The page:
There are times when confirmation hearings in the U.S. Senate are not spectacular but often provide insights into major national security challenges for the United States. Often major concerns have a prominent role. However, there are times when other crisis spots are omitted.
Recent hearings for two officers, Lt. Gen. Bryan P. Fenton, currently in command of JSOC (Joint Special Operations Command), as well as Lt. Gen. Michael Langley, nominated to head AFRICOM (United States Africa Command), were set up to determine what will be the next security challenges after the chaotic exit from Afghanistan and the current Russian operation in Ukraine. Some of the discussions would also include China.
What currently is the challenge to the interests of the United States in Africa? Both Generals informed the Senate panel that non-state terrorist groups are a major threat. This point was reinforced by an airstrike in Somalia recently that killed two militants. This strike was the recent action taken by the Biden administration to support the Somali government. In May, the U.S. administration announced that it was redeploying troops to Somalia to assist with the Al-Shabaab insurgency.
That covers the region where the administration has been hyper-focused since being sworn in. However, the Horn of Africa is not the only flashpoint the U.S. is concerned about. Problems exist within both Central and West Africa as well. However, several issues did not appear in the testimony.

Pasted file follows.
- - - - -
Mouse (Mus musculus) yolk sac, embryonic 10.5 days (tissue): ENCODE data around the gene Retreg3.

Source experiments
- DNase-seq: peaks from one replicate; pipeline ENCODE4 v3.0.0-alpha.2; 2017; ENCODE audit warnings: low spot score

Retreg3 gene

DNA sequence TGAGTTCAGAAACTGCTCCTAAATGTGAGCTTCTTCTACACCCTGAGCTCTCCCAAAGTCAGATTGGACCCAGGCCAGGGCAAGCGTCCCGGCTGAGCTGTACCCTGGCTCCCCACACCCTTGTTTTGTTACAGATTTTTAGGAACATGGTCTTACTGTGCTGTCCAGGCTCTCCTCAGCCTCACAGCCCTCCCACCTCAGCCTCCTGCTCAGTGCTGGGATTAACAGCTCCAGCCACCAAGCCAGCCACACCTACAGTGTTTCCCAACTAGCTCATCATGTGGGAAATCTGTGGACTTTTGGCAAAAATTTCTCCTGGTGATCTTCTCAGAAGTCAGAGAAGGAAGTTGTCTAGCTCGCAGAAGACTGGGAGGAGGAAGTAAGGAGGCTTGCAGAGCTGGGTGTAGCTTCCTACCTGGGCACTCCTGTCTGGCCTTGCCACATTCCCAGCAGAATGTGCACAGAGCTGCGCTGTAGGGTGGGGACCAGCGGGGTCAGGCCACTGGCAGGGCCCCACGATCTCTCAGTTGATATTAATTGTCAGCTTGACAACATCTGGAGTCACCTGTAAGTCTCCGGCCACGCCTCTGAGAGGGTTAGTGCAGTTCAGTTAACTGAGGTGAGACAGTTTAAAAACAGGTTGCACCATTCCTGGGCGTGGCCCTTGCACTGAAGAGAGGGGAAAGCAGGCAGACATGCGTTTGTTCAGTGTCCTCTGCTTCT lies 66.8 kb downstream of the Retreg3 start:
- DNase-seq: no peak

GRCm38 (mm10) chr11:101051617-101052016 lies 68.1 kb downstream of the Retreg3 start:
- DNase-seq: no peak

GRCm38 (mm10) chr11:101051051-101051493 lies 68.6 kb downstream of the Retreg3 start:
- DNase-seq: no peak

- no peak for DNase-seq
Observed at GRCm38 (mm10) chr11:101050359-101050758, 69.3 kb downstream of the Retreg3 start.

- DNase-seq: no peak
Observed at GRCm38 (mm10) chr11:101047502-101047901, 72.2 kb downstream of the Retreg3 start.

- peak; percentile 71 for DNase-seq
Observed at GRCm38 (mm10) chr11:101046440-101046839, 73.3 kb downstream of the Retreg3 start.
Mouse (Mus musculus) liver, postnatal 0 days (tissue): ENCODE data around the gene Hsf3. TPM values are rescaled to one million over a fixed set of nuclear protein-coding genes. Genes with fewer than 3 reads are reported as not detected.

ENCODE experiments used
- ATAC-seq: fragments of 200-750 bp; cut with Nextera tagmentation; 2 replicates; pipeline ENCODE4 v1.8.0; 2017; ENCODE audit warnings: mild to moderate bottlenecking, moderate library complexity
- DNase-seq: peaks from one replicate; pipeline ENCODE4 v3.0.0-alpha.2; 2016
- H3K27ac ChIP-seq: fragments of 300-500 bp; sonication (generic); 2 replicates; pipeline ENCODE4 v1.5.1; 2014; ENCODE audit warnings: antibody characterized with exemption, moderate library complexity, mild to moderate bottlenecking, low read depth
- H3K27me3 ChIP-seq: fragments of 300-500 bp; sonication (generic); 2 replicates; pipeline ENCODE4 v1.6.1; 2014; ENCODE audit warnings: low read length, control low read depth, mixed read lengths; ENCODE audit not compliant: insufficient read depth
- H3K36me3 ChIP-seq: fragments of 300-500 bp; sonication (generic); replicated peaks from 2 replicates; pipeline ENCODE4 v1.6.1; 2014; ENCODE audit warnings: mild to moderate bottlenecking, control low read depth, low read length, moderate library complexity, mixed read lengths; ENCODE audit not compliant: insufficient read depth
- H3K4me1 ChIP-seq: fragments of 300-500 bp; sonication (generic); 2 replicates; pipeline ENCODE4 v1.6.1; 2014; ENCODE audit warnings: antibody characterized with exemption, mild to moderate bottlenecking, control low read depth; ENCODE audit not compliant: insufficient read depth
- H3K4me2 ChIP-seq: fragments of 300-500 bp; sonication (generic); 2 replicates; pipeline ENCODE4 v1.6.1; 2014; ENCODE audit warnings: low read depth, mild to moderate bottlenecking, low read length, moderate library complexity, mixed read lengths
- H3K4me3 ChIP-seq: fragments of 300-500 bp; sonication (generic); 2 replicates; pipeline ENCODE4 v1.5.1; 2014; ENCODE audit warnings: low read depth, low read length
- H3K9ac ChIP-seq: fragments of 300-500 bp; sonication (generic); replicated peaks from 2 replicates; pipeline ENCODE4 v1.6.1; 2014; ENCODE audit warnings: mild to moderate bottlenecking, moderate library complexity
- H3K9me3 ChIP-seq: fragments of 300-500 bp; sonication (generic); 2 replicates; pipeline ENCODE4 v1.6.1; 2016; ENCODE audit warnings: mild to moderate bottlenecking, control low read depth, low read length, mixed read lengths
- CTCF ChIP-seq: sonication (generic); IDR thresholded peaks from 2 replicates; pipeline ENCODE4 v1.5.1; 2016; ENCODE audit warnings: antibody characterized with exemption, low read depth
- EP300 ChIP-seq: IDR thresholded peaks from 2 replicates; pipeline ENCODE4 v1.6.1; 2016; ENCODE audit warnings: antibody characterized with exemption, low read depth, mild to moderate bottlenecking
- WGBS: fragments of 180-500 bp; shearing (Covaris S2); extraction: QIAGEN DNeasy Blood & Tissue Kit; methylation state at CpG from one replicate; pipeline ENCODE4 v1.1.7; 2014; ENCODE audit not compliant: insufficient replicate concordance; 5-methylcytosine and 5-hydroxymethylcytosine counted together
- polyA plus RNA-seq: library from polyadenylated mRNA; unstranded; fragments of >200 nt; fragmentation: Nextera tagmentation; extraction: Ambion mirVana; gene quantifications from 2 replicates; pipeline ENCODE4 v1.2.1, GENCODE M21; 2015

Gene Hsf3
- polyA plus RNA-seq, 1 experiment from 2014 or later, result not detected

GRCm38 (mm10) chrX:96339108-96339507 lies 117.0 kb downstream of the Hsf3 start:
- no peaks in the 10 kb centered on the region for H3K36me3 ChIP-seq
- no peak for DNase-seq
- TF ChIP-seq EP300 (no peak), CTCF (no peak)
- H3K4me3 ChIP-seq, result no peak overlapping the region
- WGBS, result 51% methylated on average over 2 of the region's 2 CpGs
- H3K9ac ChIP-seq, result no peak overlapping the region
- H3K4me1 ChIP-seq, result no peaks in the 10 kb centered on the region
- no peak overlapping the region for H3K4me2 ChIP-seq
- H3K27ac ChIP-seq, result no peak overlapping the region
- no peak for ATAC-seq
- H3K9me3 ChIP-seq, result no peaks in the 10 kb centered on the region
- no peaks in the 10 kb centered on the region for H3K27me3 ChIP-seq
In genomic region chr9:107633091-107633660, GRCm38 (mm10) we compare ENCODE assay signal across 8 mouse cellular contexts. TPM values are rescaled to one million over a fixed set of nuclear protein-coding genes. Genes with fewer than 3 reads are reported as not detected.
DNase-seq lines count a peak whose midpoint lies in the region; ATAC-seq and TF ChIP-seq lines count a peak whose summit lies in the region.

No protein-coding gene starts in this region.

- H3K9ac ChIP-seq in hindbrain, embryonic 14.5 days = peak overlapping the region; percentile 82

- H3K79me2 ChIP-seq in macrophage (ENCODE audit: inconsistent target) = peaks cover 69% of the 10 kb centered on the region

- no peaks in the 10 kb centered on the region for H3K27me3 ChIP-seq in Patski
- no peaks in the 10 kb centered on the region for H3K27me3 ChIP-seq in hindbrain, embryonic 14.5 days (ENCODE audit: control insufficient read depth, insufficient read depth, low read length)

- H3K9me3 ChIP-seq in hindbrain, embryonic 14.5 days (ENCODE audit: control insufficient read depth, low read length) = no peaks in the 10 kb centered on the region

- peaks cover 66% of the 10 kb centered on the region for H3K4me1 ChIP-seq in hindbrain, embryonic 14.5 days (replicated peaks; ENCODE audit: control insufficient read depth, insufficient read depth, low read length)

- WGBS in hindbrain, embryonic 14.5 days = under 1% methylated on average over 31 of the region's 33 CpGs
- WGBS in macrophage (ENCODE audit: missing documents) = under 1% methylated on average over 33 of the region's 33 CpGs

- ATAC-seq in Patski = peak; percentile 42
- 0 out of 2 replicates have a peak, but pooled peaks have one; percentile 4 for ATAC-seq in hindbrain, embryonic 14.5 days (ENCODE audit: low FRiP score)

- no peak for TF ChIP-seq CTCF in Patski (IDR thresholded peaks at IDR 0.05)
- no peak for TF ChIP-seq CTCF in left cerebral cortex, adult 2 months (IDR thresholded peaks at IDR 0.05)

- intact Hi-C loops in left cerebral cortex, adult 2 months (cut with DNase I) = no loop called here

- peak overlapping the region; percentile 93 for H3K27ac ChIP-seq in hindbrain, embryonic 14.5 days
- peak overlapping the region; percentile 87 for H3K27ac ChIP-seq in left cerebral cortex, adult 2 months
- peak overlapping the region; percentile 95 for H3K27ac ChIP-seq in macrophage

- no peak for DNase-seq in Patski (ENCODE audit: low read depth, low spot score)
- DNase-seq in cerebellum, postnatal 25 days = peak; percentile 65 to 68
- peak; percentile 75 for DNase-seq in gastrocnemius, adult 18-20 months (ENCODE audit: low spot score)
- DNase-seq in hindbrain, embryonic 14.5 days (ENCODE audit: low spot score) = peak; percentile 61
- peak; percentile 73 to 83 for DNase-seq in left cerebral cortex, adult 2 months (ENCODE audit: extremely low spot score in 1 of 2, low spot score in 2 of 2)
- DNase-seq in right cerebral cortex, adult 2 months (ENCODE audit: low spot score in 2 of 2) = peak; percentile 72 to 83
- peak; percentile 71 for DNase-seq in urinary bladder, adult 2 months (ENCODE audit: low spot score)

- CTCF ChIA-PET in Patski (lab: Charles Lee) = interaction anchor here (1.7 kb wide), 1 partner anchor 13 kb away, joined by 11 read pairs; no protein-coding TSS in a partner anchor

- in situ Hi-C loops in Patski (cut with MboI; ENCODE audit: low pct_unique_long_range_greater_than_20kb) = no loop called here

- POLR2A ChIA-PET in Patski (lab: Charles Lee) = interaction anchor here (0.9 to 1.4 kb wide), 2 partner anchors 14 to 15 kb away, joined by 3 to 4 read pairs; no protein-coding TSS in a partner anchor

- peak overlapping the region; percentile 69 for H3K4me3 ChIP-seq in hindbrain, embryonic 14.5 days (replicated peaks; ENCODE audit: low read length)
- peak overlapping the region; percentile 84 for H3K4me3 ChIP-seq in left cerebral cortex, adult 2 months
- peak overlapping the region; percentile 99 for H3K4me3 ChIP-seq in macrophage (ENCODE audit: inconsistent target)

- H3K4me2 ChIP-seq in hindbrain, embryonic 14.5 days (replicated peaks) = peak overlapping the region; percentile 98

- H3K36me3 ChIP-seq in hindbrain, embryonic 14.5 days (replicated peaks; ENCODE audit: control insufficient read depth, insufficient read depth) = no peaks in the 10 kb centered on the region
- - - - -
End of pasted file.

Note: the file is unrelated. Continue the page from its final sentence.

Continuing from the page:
For example, within days of the inauguration, a high-level delegation from AFRICOM visited the Democratic Republic of the Congo. This visit was the first visit by the U.S. military since the restoration of security ties in October 2020. In recent weeks there has been a spike in fighting in the eastern part of the country. Why weren’t any questions asked regarding how the U.S. will support the Congolese in this effort?
Another glaring omission was any concern regarding the presence of the Wagner Group in Africa. Their impact has been felt in Libya, the Central African Republic and Mali – all of these countries have active insurgencies and tepid relations at best with both the U.S. and the EU.
Tensions continue to escalate between Russia and the West and there is some concern that this could become an area of indirect conflict between these parties.
Another concern has to be JNIM (Jama’at Nasr al-Islam wal Muslimin). This group which is active in Mali, Burkina Faso and Western Niger has been linked to Al-Qaeda. There are even reports suggesting that the group supported the October 2017 ambush in Tongo Tongo, Niger that left four members of the U.S. Green Berets dead. The group is now suspected of launching attacks on both Benin and Togo in recent months, which shows both a willingness and capability to expand their reach further across Africa.
To his credit Lt. Gen. Langley did state in his testimony that a difference maker for AFRICOM would be more Intelligence, Surveillance and Reconnaissance or ISR capabilities. The General also stated that these assets are needed to deter Al-Shabaab. The inability to adequately address some of the pending security challenges listed above can be seen as a difference in priorities by some in the Biden administration.
It should be noted that the withdrawal from Afghanistan was not far removed from the hearings either. When asked about ISR in Afghanistan, Lt. Gen. Fenton replied, “That is a challenge and it’s harder but is absolutely doable there.”
After receiving support from key senators, Lt. Gen. Langley and Lt. Gen. Fenton were both confirmed for their new positions. These are two critical commands in the near future for the United States as concerns shift to other theatres. Africa should not be ignored under any circumstance.
Events are moving quickly around the world and we may find out the hard way how important these leaders will be.